Posts Tagged ‘Who wants to join a convent now?’

I’ve Just Met a Girl Named Mariaaaaa…

Thursday, January 31st, 2013

…and BOY, is she an awful liar!

Okay, I am basically going to repeat the sentiments everyone else’s posts have already expressed:

  1. Sex sells. Whether it be rape (*cringing, can’t believe I wrote that*), incest, or any other negative/questionable sexual content, it grabs the reader’s attention.
  2. Babies. Gotta have infant death if it’s a worthwhile story. (For the record, I HATE “dead baby” jokes. Can’t stand them.)
  3. Priests make good scapegoats. They’re the guys people love to hate. Who would come to the door of a convent, make hissing noises, and expect to be let in around midnight for some wayward sexual pleasure? A priest, of course!

But seriously. I know that in 19th-century America– and indeed, since then– there has been a strong anti-Catholic rhetoric going around. Sometimes, the faith itself was used as a basis of racial oppression, as well. Indeed, two of the most discriminated-against European immigrant groups– the Irish and the Italians– were primarily Catholic, and in the early 1900s, they were “hated on” quite a bit for this reason.

HOWEVER, I would like to believe that if I were alive when the Awful Disclosures of Maria Monk came out that I would have been at least a little bit skeptical. No matter how terrible you may think a particular religious sect is, would you really ascribe to them infanticide, rape, murder, and whatever else, all in the name of God? This seems to be a stretch, even for your average illiterate American Protestant who “didn’t know any better.”

Therefore, I must say that Maria (a.k.a., the shady Protestant males with a knack for tall tales…hey, that rhymed) may have put forth an interesting horror story through this volume, but no wonder it was disproved within months of its publication. It was simply “too bad to be true,” and the writing style itself left a lot to be desired– I think I yawned twice for each page.

I have an alias, and it’s all good!

Saturday, January 26th, 2013

I just want everyone to know, in case I wasn’t clear about it in class, that I am Sarah A. Foote.

Got that? Arrrbuckles=Sarah. Yay hooray, internet personalities!

Okay, back to homework now…

Maria Monk…the WORST Recruiter Ever

Friday, January 25th, 2013

The Awful Disclosures of Maria Monk told of some horrific practices among convents. She claims that they were doing things that would make some modern day criminals queezy. Strangling and throwing newborns in a pit certainly doesn’t paint the church in a positive light. She exposed the sin going on within the convent, like the fornicating priests and the murders of nuns. However, the fact that her entire book was discredited is highly important when considering her work. I wonder if she was merely trying to give the church a bad name, or maybe she was seeking revenge on a place where she claimed she was made ignorant of the true world. The biggest thing that Maria Monk overarchingly claimed throughout her book was the hypocrisy within the church. Although her work as a whole has been discredited and proved false, perhaps not all of her accusations were incorrect. Things like promiscuity and lieing could have really been taking place in the convent, and perhaps she just blew things out of porportion because she was angry or wanted to make a statement.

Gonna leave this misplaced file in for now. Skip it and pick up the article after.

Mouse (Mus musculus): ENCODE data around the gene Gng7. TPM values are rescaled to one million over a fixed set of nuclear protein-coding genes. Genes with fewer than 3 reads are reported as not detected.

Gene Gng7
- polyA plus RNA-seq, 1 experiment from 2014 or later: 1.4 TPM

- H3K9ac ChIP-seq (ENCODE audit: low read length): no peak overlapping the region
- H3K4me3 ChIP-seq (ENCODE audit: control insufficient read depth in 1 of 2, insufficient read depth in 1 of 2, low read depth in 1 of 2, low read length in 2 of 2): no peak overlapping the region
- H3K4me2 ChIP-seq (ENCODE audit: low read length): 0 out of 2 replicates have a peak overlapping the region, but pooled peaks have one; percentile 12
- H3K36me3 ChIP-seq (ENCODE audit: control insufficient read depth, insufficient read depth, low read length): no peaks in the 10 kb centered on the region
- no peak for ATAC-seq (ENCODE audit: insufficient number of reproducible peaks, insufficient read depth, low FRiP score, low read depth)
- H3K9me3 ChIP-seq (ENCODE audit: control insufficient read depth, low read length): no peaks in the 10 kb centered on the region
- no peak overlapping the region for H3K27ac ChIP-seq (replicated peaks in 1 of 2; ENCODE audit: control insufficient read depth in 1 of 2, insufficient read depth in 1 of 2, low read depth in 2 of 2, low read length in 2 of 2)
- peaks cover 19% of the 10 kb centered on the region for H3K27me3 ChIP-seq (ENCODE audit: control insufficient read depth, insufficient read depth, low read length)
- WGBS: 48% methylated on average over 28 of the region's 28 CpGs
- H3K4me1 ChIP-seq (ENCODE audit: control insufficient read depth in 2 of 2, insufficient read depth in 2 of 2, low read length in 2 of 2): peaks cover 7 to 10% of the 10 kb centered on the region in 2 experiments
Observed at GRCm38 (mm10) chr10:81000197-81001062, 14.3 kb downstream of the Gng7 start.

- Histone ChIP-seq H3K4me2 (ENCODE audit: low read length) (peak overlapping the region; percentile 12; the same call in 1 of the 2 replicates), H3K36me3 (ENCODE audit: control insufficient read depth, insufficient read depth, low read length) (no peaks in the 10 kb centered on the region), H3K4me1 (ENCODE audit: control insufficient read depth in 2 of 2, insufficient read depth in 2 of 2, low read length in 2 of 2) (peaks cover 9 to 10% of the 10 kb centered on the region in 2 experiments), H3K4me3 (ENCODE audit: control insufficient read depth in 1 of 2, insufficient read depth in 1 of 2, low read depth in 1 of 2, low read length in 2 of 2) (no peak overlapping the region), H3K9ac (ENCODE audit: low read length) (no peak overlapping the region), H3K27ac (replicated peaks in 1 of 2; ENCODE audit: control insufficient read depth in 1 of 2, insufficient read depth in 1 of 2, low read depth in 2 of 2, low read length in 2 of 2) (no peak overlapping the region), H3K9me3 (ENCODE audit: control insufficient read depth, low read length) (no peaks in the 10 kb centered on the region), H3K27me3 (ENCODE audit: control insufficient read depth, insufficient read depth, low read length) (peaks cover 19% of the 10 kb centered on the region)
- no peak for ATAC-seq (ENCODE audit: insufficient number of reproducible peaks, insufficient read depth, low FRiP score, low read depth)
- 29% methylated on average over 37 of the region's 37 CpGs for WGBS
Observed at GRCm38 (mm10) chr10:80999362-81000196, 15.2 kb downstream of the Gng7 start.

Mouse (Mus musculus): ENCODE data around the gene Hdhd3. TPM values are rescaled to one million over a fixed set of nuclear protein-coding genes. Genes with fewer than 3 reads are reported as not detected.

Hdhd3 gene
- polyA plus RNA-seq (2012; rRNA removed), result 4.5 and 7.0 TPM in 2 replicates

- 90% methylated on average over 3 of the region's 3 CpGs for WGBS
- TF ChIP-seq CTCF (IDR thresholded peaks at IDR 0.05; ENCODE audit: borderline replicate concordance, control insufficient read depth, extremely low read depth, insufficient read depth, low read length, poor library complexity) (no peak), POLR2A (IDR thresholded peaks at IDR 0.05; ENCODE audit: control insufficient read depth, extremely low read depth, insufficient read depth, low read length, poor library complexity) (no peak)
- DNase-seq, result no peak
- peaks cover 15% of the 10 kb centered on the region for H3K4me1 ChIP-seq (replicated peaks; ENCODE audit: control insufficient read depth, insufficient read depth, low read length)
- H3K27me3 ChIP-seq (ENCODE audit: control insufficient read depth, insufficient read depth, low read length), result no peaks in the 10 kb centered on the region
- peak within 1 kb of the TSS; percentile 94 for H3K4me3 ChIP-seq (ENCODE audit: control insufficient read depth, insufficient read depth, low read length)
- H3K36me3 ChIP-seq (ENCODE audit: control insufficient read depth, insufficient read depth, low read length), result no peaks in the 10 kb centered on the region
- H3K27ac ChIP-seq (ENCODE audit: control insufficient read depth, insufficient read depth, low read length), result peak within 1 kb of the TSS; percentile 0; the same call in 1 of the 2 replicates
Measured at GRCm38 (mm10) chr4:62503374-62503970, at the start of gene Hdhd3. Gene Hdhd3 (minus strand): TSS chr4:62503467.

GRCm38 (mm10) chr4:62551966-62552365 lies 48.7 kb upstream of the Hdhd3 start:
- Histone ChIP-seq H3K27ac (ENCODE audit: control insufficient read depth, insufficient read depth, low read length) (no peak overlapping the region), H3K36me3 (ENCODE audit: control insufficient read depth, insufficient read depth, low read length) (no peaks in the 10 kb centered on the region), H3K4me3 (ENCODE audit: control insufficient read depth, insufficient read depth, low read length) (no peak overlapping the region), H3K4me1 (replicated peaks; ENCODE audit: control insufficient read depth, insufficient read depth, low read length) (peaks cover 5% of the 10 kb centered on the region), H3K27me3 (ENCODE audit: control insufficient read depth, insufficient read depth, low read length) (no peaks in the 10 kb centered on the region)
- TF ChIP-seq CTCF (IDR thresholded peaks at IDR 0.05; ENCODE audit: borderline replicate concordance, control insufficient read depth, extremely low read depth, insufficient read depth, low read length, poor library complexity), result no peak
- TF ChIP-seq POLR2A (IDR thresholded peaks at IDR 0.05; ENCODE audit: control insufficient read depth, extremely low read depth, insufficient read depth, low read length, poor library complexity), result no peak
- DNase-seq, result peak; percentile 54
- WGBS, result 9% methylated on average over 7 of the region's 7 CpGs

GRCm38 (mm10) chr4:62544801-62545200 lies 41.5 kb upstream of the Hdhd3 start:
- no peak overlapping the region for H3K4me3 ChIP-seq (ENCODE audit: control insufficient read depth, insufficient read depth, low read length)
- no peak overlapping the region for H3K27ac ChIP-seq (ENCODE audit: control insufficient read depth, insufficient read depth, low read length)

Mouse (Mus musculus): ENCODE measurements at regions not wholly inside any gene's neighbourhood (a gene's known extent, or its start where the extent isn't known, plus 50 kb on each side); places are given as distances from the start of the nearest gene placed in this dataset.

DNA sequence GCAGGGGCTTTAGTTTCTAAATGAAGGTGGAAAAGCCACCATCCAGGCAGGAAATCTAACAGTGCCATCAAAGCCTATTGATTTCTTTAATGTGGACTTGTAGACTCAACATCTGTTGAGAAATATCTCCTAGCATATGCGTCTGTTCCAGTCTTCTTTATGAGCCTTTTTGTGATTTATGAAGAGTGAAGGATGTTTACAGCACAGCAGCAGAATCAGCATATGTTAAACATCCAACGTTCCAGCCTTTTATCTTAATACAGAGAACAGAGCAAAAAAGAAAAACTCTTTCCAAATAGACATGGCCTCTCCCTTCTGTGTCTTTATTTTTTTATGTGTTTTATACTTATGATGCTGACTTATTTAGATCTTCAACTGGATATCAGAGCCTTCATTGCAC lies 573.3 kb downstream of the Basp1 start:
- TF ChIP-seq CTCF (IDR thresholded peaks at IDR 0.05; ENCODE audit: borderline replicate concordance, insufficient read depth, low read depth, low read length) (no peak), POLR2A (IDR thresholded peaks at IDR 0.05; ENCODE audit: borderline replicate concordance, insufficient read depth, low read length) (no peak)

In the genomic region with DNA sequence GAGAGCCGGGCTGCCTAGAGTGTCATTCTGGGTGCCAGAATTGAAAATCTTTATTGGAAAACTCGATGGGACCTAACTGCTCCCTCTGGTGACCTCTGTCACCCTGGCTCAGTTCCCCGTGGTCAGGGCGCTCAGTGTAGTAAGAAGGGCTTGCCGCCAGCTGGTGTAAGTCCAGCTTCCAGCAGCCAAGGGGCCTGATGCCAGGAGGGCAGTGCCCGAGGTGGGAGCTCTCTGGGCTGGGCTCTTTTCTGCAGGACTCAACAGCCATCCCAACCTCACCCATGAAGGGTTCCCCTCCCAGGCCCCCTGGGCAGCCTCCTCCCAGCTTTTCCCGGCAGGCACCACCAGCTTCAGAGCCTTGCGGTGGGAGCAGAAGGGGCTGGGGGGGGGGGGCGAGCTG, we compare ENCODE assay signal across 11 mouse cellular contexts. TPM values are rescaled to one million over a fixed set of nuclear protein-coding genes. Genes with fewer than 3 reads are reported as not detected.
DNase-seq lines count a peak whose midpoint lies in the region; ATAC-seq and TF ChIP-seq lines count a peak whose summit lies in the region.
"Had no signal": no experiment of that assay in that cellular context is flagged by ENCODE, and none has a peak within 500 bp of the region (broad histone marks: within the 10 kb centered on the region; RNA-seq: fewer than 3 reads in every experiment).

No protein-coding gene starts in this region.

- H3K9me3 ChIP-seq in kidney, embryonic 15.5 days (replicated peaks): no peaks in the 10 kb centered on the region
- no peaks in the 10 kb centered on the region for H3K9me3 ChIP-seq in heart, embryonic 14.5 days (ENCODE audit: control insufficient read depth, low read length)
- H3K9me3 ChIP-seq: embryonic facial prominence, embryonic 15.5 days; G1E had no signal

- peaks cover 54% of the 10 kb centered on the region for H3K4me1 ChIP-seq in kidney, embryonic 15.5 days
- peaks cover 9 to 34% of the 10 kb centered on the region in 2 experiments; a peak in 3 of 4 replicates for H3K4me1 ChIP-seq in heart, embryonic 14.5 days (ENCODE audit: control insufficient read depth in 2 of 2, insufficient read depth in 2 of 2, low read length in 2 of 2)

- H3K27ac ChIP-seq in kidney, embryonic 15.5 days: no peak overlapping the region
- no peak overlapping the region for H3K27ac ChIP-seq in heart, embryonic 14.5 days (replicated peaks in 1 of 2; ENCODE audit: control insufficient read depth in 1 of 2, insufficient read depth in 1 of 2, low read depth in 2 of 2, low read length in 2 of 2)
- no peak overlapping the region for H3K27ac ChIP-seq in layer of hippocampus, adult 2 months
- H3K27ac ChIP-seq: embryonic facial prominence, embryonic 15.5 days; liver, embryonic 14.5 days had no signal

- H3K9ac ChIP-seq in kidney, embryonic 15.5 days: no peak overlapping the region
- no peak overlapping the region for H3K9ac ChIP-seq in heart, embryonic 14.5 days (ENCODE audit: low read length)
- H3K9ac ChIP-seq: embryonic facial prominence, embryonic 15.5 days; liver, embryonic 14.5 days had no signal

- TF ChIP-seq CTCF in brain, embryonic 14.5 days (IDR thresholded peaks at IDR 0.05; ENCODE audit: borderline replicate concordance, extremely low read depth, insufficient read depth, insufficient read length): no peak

One thing that she continually remarks upon is the state of helplessness that the nuns were in. She gives examples of how nuns who wanted to run away were horrifically killed, and shows that after her own acceptance of the veil, she has no other choice but to comply with what the other nuns and priests are telling her to do. Since we did not read past chapter 19, I am unsure of how she claims she escaped the convent, but if she and a select other few whom she mentions could escape, then why was it purely an involuntary, alomost hostage-like situation? If  such things were actually going on in a convent, how could there be absolute prevention of word spreading among outsiders? She makes some wild accusations that could be based on certain less mortifying instances, but were proved to be false crimes.